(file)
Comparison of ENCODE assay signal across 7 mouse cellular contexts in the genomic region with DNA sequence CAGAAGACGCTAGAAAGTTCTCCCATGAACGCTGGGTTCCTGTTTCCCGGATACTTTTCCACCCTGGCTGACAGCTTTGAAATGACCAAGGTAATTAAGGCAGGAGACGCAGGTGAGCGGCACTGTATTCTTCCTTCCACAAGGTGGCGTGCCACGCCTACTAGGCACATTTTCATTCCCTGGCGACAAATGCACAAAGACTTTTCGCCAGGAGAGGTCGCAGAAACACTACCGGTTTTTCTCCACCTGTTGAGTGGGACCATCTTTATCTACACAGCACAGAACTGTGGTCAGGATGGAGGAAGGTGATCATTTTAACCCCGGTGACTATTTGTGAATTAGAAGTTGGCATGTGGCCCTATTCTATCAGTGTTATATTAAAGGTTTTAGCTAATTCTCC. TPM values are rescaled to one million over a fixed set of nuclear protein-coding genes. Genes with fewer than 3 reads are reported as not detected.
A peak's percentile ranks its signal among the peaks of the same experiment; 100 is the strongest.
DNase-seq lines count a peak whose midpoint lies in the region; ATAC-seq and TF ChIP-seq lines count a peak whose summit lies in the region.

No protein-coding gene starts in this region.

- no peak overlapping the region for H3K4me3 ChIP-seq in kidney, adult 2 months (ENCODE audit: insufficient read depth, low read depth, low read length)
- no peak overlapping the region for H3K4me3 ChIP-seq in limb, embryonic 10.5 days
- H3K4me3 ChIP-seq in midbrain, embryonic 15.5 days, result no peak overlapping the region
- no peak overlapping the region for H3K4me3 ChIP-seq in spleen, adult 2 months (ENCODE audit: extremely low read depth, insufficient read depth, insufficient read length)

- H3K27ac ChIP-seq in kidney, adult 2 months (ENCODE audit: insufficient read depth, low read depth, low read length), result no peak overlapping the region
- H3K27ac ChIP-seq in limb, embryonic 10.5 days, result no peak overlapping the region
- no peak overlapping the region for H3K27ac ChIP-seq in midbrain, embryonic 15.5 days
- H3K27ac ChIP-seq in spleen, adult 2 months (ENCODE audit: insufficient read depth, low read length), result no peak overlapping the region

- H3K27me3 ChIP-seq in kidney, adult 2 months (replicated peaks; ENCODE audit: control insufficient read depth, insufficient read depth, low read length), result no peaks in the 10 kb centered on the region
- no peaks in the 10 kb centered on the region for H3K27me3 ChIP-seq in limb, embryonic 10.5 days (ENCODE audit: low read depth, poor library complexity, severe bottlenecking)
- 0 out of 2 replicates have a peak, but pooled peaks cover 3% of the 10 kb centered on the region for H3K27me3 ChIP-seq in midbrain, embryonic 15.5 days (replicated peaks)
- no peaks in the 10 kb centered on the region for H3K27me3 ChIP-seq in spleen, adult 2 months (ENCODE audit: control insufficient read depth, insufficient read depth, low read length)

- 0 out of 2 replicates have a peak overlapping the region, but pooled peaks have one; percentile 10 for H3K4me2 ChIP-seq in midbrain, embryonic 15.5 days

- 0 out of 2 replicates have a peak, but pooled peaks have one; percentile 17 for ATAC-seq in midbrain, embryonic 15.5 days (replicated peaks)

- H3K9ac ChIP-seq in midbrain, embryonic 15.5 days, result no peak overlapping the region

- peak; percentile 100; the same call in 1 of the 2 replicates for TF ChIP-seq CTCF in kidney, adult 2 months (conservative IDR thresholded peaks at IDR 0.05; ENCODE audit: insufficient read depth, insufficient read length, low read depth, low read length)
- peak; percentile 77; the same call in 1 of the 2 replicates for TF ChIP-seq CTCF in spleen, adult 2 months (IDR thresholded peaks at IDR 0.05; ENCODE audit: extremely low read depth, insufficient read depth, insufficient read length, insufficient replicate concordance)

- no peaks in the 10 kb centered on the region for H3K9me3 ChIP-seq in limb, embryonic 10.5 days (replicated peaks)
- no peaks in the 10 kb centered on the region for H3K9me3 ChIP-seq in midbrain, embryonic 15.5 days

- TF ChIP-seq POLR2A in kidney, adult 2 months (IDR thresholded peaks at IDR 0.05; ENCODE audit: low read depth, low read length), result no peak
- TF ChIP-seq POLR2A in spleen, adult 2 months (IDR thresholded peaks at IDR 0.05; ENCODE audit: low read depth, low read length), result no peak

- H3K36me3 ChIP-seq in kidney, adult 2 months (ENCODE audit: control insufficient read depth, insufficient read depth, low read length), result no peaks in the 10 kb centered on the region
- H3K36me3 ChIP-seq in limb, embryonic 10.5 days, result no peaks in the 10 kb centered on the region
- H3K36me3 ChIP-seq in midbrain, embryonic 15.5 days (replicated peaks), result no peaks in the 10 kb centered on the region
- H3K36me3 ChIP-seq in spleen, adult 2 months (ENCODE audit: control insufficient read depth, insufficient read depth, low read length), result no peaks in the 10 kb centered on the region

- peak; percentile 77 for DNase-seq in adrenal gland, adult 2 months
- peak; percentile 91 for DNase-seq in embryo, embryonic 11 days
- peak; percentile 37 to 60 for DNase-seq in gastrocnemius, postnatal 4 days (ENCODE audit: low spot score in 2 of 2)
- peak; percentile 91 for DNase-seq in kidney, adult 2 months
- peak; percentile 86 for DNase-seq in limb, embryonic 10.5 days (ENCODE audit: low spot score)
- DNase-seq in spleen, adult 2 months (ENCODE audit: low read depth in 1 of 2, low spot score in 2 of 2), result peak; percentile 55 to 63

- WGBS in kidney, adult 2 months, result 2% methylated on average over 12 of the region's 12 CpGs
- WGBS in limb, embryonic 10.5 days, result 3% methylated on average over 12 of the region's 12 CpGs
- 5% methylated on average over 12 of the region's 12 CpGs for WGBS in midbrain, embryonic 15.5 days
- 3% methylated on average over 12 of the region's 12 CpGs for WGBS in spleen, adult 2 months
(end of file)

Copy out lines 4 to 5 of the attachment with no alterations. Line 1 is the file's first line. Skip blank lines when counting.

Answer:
No protein-coding gene starts in this region.

- no peak overlapping the region for H3K4me3 ChIP-seq in kidney, adult 2 months (ENCODE audit: insufficient read depth, low read depth, low read length)